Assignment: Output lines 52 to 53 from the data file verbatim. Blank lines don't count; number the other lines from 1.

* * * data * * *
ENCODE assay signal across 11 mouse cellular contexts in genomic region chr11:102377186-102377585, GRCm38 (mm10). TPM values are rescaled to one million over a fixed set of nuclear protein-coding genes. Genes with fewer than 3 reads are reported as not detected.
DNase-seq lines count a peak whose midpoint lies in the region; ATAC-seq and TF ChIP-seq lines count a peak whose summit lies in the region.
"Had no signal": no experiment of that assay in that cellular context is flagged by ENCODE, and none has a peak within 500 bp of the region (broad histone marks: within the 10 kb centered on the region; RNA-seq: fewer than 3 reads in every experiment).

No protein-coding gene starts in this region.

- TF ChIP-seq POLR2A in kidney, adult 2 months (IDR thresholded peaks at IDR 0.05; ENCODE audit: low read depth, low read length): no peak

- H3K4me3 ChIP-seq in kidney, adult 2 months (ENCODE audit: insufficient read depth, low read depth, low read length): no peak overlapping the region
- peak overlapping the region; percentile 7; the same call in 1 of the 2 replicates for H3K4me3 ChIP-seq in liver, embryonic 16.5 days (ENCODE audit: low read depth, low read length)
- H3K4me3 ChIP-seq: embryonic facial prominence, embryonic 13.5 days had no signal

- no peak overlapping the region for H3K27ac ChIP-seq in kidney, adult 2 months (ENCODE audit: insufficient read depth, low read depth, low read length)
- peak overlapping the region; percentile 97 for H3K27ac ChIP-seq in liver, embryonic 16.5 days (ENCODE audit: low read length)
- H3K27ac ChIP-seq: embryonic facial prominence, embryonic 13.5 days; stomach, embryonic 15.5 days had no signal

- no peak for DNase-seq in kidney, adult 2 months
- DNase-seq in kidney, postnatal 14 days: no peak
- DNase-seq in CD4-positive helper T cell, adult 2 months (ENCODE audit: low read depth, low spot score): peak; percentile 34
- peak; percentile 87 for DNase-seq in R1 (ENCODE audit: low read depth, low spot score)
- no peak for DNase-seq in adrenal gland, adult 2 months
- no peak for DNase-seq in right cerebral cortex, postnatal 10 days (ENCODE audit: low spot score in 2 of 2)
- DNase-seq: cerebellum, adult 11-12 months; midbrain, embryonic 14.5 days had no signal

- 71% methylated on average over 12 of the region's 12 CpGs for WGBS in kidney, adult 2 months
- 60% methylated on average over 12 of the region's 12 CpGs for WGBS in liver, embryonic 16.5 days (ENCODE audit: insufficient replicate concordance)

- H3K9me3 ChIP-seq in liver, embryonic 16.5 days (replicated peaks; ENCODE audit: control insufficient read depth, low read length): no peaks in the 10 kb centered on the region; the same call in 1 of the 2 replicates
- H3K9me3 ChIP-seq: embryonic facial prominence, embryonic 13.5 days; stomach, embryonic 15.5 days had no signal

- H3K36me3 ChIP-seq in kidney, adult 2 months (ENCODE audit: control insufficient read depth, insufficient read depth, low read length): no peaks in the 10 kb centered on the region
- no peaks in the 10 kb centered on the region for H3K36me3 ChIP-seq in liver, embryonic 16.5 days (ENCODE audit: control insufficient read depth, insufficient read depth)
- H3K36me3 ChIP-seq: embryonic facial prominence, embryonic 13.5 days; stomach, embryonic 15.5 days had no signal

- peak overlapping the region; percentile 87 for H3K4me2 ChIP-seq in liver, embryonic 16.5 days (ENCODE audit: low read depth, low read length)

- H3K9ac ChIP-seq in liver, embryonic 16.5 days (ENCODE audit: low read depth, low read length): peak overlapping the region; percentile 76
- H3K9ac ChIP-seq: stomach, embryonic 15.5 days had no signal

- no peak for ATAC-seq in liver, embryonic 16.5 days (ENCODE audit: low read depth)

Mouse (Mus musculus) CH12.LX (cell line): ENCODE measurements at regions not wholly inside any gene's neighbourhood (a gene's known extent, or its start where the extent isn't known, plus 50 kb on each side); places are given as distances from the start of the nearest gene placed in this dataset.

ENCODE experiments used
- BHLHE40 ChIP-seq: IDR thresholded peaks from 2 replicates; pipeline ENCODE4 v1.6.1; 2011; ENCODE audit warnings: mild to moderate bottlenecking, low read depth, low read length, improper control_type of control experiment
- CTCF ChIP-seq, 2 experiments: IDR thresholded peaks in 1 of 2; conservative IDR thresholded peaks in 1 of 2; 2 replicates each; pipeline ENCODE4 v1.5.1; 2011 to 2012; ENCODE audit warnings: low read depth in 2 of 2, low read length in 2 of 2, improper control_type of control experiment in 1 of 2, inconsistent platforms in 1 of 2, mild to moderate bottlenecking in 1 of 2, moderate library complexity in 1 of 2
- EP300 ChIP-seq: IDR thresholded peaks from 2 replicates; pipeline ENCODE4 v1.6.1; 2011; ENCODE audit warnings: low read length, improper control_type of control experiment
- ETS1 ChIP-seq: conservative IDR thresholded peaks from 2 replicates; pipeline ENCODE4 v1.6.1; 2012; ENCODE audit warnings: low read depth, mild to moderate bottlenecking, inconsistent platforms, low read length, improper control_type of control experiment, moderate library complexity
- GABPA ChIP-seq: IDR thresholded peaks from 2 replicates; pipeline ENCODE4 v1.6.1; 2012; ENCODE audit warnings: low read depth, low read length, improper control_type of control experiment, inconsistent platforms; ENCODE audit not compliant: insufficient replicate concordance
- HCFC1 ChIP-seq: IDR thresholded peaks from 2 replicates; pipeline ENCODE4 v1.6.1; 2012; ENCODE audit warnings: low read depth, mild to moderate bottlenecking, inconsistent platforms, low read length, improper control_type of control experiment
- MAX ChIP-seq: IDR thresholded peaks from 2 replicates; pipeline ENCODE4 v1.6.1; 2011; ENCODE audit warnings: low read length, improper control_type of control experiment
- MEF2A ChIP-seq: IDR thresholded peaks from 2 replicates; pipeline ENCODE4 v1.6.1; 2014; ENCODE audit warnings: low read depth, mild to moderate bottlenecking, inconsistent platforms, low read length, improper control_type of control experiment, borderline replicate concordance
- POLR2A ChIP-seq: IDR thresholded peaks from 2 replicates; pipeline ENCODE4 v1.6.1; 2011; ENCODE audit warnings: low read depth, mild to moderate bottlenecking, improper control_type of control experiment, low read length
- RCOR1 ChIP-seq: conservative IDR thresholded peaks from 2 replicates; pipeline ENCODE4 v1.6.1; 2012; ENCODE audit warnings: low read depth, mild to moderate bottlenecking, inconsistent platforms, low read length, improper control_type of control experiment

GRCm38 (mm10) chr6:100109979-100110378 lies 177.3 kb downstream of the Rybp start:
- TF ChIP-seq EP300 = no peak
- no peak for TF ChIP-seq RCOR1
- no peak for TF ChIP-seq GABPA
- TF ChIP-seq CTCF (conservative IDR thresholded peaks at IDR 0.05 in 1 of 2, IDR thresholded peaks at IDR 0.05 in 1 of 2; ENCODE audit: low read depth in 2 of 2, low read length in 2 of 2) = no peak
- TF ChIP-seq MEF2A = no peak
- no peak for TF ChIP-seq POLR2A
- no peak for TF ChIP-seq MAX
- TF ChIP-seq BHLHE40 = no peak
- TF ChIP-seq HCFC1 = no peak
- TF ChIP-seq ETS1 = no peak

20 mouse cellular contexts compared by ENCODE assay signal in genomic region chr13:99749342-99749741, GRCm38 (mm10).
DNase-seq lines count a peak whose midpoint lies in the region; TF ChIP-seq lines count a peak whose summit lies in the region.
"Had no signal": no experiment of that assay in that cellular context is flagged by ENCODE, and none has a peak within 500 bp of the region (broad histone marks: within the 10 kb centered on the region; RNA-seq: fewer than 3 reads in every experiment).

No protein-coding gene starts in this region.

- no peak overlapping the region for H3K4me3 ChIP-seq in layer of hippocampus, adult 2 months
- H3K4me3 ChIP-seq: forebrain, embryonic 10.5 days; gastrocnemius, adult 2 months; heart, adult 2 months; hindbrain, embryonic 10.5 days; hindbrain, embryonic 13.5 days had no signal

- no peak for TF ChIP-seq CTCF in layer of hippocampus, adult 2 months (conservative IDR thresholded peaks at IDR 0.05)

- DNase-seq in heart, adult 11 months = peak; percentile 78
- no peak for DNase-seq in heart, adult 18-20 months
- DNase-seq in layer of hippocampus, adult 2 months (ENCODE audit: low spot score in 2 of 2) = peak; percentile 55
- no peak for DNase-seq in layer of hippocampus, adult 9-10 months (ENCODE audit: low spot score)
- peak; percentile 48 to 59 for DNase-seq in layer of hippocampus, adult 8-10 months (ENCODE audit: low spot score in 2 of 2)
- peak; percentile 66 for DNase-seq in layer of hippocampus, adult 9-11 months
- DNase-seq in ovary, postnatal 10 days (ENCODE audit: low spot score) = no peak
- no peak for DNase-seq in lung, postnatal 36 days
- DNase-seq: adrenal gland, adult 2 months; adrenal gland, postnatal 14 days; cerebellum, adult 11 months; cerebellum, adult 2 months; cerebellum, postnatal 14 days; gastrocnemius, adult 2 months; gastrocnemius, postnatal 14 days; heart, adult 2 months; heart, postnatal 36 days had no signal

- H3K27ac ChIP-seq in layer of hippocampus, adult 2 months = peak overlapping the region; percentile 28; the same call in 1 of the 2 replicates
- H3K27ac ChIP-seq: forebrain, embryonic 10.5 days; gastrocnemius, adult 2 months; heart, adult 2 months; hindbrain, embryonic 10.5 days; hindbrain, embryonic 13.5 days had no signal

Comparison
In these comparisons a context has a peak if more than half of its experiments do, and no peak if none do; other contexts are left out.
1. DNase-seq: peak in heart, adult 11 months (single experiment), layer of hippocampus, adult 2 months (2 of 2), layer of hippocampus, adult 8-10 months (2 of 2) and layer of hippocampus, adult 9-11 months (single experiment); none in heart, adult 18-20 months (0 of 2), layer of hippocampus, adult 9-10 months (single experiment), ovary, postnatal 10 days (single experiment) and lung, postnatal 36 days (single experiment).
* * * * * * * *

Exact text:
- TF ChIP-seq ETS1 = no peak

20 mouse cellular contexts compared by ENCODE assay signal in genomic region chr13:99749342-99749741, GRCm38 (mm10).